Netflixing: The Waterboy
This post was originally published at Mr. Horne’s account on Steemit.com.
To begin with, I want to remind everyone how new I am to this. Mr. Horne is…going away for a while. And it falls to me, who wields his power of attorney, to fill in for him in the meantime.
So…let’s, um, talk about movies and stuff.
There’s this Thing Called Netflix
Netflix is this newfangled thing that the kids use to watch movies on the internet. Or is that YouTube? I think it’s just another name for YouTube. It also has TV shows sometimes. Which times those are, well…I just don’t know. You’re probably going to have to tune in a different times of day to see what’s on.
What I’d like is for someone to show me how to TiVo my Netflix so I can watch my shows whenever I want.
But I digress. I’m not actually here to review Netflix itself, but a movie that can be found on Netflix (ain’t that a juicy plot twist?).
And there were a lot of movies there, and they’re not really listed in any kind of order. I don’t know how Mr. Horne picks one each week. I just watched the first one that came up on the menu.
So this is going to be a review of The Waterboy, starring Adam Sandler.
A More Enlightened Age
Now, I have tremendous respect for Mr. Sandler. While I’ve never personally represented him, he has, like so many other Hollywood stars, gone through my place of work from time to time.
Actually, I believe he’s there right now.
But his career was not always in the ninth circle. He was popular for a long time, and he has never lost his talent, though he has issues adapting to his own maturity.
And anyone who tries to dismiss him outright is easily disproven by a quick examination of Mr. Sandler’s early and middle films. He’s quite good in romantic comedies, such as The Wedding Singer and Fifty First Dates, and his early slapstick comedies, like Billy Madison and Happy Gilmore, are well remembered.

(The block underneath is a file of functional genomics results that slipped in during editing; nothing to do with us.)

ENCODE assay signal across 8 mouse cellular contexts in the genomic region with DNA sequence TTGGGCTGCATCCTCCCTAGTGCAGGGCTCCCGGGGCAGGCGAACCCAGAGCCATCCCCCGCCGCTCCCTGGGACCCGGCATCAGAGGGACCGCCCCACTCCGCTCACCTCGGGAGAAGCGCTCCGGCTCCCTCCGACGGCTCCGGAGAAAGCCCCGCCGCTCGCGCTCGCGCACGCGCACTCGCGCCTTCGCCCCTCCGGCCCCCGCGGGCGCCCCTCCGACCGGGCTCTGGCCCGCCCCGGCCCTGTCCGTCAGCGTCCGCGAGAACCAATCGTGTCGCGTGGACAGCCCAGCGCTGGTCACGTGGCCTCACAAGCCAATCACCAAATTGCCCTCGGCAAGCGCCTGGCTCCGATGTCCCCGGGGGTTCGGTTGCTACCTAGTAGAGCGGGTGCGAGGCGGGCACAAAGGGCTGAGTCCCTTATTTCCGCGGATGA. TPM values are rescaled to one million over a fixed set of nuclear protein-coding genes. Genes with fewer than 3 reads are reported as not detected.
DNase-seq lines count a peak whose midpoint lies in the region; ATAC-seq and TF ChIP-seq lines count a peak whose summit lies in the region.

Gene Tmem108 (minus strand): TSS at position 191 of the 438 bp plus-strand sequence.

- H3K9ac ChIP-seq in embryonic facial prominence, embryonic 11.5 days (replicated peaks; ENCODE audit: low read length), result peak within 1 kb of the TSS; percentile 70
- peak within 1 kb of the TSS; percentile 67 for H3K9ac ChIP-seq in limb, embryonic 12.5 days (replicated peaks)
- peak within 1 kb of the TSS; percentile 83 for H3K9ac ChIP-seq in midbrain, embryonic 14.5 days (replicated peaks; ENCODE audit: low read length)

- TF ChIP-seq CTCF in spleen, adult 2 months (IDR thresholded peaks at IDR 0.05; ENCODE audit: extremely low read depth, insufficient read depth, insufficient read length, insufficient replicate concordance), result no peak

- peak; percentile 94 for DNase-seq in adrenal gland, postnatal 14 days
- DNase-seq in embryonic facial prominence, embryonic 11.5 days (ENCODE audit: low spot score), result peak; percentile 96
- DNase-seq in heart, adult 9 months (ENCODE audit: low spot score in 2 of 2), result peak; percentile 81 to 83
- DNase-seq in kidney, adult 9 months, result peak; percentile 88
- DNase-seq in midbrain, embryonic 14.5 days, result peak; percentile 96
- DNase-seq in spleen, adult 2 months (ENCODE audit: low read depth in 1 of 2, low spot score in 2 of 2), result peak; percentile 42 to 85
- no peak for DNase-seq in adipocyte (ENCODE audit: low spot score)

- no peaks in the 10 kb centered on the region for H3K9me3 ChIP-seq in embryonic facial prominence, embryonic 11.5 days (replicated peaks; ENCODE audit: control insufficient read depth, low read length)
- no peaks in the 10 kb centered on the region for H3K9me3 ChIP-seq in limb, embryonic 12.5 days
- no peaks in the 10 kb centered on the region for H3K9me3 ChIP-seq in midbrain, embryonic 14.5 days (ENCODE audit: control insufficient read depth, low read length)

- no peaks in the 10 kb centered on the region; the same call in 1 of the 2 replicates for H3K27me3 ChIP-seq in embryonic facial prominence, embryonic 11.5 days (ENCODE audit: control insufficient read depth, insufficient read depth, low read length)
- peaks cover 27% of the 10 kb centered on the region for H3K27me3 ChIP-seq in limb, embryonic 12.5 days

Caught between these are a few other movies, one of which is The Waterboy.
The Waterboy is a direct sequel to Stephen King’s Misery.
Kathy Bates reprises her role as Annie Wilkes, the killer nurse who had to change her name and identity following the events of the previous film.
Annie is just as murderously insane as ever, but she has learned to channel that malice instead into verbally abusing her young son, the titular water boy of the film.
Bobby, as she calls him, is a hydration specialist for an NCAA football team, where he deals with the usual Stephen King tropes: sadistic bullies and apathetic authority figures. And when a skirmish gets him fired, he seeks employment at another NCAA team, only to get recruited as a player instead.
But strange and frightening things happen shortly after Bobby joins the team, as he starts dating a mysterious witch woman.
Vicky Valencourt is deeply interested in astrology, as well as getting between Bobby and his mother. And as their relationship gets hotter, more people around Bobby end up injured or hideously transformed. These strange visions taunt him with a single word:
As his life spirals further into madness, Bobby understands that some dark force is attacking his mind. He suspects Vicky, naturally. She consorts with dark powers and has a wanton disregard for the law.
But as events unfold, he comes to understand that Vicky may actually be the only thing keeping the real evil at bay. Out of options, he is forced to consider that the true source of all the darkness around him may be the one who has been holding him back all along, the one who feeds off the misery of others.
He is forced to choose between the two women in his life, one of which is pure evil, but which one? He will have to fight his way to the Bourbon Bowl to find out.
Like many King adaptations, The Waterboy struggles to make the leap from novel to movie. The horror can’t quite be translated into the visual medium, causing a lot of scenes that are supposed to look scary to come off as humorous instead.
That it falls back so frequently on the same old Stephen King tropes does damage to the story. The bullies are typical Stephen King bullies. The overly religious parent figure is much the same as with other King novels. And it tries too hard to shove references to The Dark Tower into the narrative. That it takes place in Louisiana instead of Maine is the one departure from standard King fare, and it makes enough of a difference that I would encourage Mr. King to consider revisiting the same setting, and perhaps even the same characters, in future works.
The Waterboy is one of the better Stephen King movies, as well as a decent horror film all around. It suffers from many of the same shortfalls as, say, Maximum Overdrive and the old TV miniseries based on IT. Depicting the kind of existential dread and ineffable horror of Mr. King’s monsters is always a challenge.
However, it does rise above those other films through its poignant character development, as well as the grotesqueness of the scenes where characters get transformed by evil magic.
All in all, I’d say it’s worth watching, as long as you do it in a dark room, all alone, as that really enhances the gravity of the horror.
It’s on Netflix, if you’re interested, though don’t ask me how to find it.